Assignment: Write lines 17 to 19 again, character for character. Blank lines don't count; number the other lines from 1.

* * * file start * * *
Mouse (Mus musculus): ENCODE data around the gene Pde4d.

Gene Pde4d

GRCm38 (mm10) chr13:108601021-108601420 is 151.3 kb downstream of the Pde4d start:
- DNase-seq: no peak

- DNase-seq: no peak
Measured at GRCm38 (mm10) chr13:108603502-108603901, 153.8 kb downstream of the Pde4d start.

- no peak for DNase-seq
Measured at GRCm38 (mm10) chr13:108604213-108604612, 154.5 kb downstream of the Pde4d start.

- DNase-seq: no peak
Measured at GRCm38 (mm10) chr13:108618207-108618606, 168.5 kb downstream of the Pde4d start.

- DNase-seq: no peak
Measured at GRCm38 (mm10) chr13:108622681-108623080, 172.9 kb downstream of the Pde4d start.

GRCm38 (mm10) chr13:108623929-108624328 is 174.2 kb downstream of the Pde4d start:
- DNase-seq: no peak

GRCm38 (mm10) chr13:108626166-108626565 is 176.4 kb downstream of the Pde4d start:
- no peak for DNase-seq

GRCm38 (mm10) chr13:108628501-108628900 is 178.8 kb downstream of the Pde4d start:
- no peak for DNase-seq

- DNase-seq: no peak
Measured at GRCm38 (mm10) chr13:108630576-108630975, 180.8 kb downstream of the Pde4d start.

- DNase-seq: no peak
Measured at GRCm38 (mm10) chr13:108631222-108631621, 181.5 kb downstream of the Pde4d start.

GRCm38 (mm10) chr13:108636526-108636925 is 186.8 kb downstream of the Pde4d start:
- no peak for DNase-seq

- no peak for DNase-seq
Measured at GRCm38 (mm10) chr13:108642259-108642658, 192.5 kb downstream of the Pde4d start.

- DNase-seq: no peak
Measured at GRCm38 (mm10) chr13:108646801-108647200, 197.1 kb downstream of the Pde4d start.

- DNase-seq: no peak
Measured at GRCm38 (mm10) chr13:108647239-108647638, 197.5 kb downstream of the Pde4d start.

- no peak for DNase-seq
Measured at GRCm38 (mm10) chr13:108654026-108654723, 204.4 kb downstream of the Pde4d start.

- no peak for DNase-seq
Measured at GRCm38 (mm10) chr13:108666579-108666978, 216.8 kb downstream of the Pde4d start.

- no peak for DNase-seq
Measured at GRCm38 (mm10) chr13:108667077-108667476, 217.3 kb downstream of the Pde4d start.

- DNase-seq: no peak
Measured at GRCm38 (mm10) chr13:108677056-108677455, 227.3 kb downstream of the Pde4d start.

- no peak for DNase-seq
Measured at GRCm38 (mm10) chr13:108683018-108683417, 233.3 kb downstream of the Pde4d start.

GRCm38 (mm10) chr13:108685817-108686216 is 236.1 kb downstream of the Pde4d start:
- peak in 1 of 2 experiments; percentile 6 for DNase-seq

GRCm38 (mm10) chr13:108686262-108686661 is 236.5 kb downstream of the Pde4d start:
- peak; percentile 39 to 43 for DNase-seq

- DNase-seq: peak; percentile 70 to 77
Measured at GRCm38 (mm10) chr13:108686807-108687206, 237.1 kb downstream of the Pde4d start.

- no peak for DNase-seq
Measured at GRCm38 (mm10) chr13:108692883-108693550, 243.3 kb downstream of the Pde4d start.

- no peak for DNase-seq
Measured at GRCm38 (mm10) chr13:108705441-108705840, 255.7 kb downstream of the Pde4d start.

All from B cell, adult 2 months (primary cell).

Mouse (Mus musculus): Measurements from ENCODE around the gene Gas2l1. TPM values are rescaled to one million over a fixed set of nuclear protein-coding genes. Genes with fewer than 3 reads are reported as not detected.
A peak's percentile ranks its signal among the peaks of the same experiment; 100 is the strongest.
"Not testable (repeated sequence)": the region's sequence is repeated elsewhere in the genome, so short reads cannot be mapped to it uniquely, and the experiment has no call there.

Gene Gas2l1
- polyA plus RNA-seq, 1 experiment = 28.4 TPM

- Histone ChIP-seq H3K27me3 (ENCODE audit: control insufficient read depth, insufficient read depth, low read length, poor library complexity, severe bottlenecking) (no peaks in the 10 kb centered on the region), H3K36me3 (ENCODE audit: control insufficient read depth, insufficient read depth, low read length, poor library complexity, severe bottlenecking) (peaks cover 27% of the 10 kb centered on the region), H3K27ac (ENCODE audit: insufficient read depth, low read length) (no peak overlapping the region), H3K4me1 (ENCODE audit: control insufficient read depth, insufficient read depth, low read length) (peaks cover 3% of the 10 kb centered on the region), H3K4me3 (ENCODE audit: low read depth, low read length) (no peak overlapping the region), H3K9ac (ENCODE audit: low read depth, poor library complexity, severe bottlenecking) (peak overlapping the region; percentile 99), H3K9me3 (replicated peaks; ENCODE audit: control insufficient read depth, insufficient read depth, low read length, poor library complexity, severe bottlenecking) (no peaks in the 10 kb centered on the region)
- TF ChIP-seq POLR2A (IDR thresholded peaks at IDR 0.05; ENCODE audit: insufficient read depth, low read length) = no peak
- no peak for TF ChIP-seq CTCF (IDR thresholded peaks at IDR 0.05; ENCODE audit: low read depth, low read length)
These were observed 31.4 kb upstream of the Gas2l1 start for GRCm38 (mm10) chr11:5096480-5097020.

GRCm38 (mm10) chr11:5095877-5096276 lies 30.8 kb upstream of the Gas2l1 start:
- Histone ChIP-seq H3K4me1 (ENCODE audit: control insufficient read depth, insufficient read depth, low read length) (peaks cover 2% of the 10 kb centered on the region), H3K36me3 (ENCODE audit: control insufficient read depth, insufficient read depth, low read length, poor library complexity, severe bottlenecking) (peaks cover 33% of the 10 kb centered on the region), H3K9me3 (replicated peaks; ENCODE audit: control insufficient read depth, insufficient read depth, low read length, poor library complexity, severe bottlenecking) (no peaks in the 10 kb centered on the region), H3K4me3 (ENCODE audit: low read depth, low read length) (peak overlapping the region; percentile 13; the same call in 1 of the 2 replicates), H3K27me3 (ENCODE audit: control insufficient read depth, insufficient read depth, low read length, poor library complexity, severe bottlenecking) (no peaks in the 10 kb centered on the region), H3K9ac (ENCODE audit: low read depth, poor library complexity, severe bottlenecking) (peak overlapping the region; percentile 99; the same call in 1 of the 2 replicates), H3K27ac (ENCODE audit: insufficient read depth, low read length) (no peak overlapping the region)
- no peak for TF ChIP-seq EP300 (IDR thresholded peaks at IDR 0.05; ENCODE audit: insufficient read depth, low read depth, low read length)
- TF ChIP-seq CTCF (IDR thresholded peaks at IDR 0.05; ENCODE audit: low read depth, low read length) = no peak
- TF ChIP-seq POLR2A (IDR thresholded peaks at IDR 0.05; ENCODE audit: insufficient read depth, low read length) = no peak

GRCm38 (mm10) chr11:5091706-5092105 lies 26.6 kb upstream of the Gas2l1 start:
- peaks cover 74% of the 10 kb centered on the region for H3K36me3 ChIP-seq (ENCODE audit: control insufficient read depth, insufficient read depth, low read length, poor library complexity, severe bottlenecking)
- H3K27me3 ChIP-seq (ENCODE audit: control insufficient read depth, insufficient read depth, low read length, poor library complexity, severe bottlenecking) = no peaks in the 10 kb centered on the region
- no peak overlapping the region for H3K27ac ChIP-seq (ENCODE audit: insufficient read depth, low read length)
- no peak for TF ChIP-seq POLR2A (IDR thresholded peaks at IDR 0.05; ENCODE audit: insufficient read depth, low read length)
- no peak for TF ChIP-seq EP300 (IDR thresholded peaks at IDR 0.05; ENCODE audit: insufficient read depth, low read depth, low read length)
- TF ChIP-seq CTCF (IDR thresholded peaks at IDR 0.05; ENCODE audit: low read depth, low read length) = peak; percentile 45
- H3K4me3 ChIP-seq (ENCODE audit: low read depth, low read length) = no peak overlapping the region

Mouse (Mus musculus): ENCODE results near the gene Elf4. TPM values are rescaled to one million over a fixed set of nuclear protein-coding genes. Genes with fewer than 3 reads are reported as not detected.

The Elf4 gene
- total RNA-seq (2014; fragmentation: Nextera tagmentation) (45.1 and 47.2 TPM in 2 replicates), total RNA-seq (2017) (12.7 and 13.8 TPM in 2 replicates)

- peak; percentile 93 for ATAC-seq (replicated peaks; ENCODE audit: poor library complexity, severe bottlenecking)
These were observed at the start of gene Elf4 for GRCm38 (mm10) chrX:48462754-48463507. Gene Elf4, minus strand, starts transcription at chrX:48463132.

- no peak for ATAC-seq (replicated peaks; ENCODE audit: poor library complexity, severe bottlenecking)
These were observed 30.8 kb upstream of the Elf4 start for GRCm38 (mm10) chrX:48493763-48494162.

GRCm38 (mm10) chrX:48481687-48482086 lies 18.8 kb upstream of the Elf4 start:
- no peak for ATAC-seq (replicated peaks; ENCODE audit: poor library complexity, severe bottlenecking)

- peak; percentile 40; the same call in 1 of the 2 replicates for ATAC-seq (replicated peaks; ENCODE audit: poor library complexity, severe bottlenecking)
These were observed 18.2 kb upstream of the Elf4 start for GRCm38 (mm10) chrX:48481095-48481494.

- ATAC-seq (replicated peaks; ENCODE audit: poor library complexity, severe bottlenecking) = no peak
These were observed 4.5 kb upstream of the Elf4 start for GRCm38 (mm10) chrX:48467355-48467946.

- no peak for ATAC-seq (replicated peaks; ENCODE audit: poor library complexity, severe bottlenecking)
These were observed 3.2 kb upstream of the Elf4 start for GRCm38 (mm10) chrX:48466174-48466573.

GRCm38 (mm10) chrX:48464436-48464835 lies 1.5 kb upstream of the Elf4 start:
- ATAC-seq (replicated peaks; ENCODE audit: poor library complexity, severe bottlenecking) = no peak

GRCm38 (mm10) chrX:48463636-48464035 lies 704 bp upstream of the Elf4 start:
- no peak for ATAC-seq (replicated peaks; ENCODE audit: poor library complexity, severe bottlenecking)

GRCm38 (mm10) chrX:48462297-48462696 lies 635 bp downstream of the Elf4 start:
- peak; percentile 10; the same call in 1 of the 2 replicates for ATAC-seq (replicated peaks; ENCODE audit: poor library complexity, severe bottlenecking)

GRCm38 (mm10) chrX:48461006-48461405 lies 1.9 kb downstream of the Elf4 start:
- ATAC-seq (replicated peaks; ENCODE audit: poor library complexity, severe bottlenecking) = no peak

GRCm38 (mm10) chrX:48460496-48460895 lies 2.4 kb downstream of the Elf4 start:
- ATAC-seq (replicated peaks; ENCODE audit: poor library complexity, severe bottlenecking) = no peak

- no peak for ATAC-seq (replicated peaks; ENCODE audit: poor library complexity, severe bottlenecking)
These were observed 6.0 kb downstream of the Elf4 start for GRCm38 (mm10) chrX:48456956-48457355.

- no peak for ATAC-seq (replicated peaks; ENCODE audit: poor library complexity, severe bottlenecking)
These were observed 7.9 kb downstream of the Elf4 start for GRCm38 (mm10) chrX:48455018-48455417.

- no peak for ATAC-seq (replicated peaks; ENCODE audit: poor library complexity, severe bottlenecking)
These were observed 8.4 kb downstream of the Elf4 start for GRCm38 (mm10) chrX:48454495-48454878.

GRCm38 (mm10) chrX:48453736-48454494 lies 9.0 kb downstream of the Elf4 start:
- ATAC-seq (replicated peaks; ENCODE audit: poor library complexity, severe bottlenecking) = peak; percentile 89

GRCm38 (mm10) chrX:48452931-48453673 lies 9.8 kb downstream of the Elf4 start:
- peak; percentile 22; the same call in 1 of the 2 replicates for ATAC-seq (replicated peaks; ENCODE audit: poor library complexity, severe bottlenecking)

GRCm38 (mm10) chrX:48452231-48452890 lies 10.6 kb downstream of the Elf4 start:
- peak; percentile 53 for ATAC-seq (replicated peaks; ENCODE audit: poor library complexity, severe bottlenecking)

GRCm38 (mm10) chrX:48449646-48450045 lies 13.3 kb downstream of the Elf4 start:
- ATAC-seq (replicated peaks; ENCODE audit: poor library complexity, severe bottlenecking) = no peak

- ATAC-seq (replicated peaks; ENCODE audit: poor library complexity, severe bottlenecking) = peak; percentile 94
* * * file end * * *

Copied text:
GRCm38 (mm10) chr13:108628501-108628900 is 178.8 kb downstream of the Pde4d start:
- no peak for DNase-seq

- DNase-seq: no peak